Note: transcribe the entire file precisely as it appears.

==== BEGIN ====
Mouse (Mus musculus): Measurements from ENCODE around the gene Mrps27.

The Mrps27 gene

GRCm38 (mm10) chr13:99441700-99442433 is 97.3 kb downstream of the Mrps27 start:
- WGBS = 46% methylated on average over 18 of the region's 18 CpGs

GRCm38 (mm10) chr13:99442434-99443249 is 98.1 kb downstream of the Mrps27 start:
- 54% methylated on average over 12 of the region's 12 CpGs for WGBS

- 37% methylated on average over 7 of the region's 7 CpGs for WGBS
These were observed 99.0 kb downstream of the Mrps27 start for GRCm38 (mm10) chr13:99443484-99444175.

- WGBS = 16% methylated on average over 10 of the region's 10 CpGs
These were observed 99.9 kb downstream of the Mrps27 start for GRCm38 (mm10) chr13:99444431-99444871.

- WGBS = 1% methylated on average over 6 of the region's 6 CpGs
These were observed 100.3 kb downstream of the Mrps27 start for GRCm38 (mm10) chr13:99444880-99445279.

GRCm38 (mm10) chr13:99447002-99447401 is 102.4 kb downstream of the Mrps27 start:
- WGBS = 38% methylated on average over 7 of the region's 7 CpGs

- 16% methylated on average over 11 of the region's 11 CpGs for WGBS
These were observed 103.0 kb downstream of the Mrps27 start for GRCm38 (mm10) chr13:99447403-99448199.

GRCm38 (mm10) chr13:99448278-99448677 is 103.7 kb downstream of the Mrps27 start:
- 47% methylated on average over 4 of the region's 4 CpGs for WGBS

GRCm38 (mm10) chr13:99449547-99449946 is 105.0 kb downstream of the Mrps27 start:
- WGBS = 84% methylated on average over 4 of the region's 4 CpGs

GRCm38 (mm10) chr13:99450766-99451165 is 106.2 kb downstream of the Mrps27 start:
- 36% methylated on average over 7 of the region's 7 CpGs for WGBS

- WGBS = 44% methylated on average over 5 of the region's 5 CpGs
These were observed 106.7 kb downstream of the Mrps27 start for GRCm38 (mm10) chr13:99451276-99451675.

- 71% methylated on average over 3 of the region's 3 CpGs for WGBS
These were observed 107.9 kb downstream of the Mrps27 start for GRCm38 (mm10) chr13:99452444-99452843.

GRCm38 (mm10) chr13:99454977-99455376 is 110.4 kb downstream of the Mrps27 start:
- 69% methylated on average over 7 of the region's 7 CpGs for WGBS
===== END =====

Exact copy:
Mouse (Mus musculus): Measurements from ENCODE around the gene Mrps27.

The Mrps27 gene

GRCm38 (mm10) chr13:99441700-99442433 is 97.3 kb downstream of the Mrps27 start:
- WGBS = 46% methylated on average over 18 of the region's 18 CpGs

GRCm38 (mm10) chr13:99442434-99443249 is 98.1 kb downstream of the Mrps27 start:
- 54% methylated on average over 12 of the region's 12 CpGs for WGBS

- 37% methylated on average over 7 of the region's 7 CpGs for WGBS
These were observed 99.0 kb downstream of the Mrps27 start for GRCm38 (mm10) chr13:99443484-99444175.

- WGBS = 16% methylated on average over 10 of the region's 10 CpGs
These were observed 99.9 kb downstream of the Mrps27 start for GRCm38 (mm10) chr13:99444431-99444871.

- WGBS = 1% methylated on average over 6 of the region's 6 CpGs
These were observed 100.3 kb downstream of the Mrps27 start for GRCm38 (mm10) chr13:99444880-99445279.

GRCm38 (mm10) chr13:99447002-99447401 is 102.4 kb downstream of the Mrps27 start:
- WGBS = 38% methylated on average over 7 of the region's 7 CpGs

- 16% methylated on average over 11 of the region's 11 CpGs for WGBS
These were observed 103.0 kb downstream of the Mrps27 start for GRCm38 (mm10) chr13:99447403-99448199.

GRCm38 (mm10) chr13:99448278-99448677 is 103.7 kb downstream of the Mrps27 start:
- 47% methylated on average over 4 of the region's 4 CpGs for WGBS

GRCm38 (mm10) chr13:99449547-99449946 is 105.0 kb downstream of the Mrps27 start:
- WGBS = 84% methylated on average over 4 of the region's 4 CpGs

GRCm38 (mm10) chr13:99450766-99451165 is 106.2 kb downstream of the Mrps27 start:
- 36% methylated on average over 7 of the region's 7 CpGs for WGBS

- WGBS = 44% methylated on average over 5 of the region's 5 CpGs
These were observed 106.7 kb downstream of the Mrps27 start for GRCm38 (mm10) chr13:99451276-99451675.

- 71% methylated on average over 3 of the region's 3 CpGs for WGBS
These were observed 107.9 kb downstream of the Mrps27 start for GRCm38 (mm10) chr13:99452444-99452843.

GRCm38 (mm10) chr13:99454977-99455376 is 110.4 kb downstream of the Mrps27 start:
- 69% methylated on average over 7 of the region's 7 CpGs for WGBS